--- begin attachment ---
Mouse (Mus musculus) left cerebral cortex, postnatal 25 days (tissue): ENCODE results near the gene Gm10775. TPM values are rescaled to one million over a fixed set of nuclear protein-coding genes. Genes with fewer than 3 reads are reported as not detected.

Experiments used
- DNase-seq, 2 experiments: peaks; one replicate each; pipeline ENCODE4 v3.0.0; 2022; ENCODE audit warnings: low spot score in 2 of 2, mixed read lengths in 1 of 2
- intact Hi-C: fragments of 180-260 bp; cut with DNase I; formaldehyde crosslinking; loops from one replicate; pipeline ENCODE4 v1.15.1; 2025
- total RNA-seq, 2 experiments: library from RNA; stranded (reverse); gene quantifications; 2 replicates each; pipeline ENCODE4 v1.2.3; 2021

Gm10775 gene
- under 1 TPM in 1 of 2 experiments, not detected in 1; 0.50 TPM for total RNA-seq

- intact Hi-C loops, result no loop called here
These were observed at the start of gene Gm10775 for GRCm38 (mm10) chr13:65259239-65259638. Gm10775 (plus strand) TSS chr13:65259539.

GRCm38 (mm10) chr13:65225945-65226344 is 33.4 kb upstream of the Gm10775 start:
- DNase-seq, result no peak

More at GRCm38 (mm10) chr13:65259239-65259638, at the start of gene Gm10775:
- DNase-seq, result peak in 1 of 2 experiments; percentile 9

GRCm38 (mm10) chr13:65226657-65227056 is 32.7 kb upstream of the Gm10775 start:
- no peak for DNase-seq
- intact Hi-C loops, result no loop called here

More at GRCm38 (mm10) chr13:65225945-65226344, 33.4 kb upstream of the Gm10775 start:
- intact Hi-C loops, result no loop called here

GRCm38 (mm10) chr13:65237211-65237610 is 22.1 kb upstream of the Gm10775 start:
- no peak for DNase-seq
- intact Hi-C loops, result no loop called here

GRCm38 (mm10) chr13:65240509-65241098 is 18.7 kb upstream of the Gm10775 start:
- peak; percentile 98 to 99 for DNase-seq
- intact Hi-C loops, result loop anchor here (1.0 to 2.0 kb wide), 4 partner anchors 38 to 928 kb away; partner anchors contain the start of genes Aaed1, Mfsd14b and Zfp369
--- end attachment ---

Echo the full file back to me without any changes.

Mouse (Mus musculus) left cerebral cortex, postnatal 25 days (tissue): ENCODE results near the gene Gm10775. TPM values are rescaled to one million over a fixed set of nuclear protein-coding genes. Genes with fewer than 3 reads are reported as not detected.

Experiments used
- DNase-seq, 2 experiments: peaks; one replicate each; pipeline ENCODE4 v3.0.0; 2022; ENCODE audit warnings: low spot score in 2 of 2, mixed read lengths in 1 of 2
- intact Hi-C: fragments of 180-260 bp; cut with DNase I; formaldehyde crosslinking; loops from one replicate; pipeline ENCODE4 v1.15.1; 2025
- total RNA-seq, 2 experiments: library from RNA; stranded (reverse); gene quantifications; 2 replicates each; pipeline ENCODE4 v1.2.3; 2021

Gm10775 gene
- under 1 TPM in 1 of 2 experiments, not detected in 1; 0.50 TPM for total RNA-seq

- intact Hi-C loops, result no loop called here
These were observed at the start of gene Gm10775 for GRCm38 (mm10) chr13:65259239-65259638. Gm10775 (plus strand) TSS chr13:65259539.

GRCm38 (mm10) chr13:65225945-65226344 is 33.4 kb upstream of the Gm10775 start:
- DNase-seq, result no peak

More at GRCm38 (mm10) chr13:65259239-65259638, at the start of gene Gm10775:
- DNase-seq, result peak in 1 of 2 experiments; percentile 9

GRCm38 (mm10) chr13:65226657-65227056 is 32.7 kb upstream of the Gm10775 start:
- no peak for DNase-seq
- intact Hi-C loops, result no loop called here

More at GRCm38 (mm10) chr13:65225945-65226344, 33.4 kb upstream of the Gm10775 start:
- intact Hi-C loops, result no loop called here

GRCm38 (mm10) chr13:65237211-65237610 is 22.1 kb upstream of the Gm10775 start:
- no peak for DNase-seq
- intact Hi-C loops, result no loop called here

GRCm38 (mm10) chr13:65240509-65241098 is 18.7 kb upstream of the Gm10775 start:
- peak; percentile 98 to 99 for DNase-seq
- intact Hi-C loops, result loop anchor here (1.0 to 2.0 kb wide), 4 partner anchors 38 to 928 kb away; partner anchors contain the start of genes Aaed1, Mfsd14b and Zfp369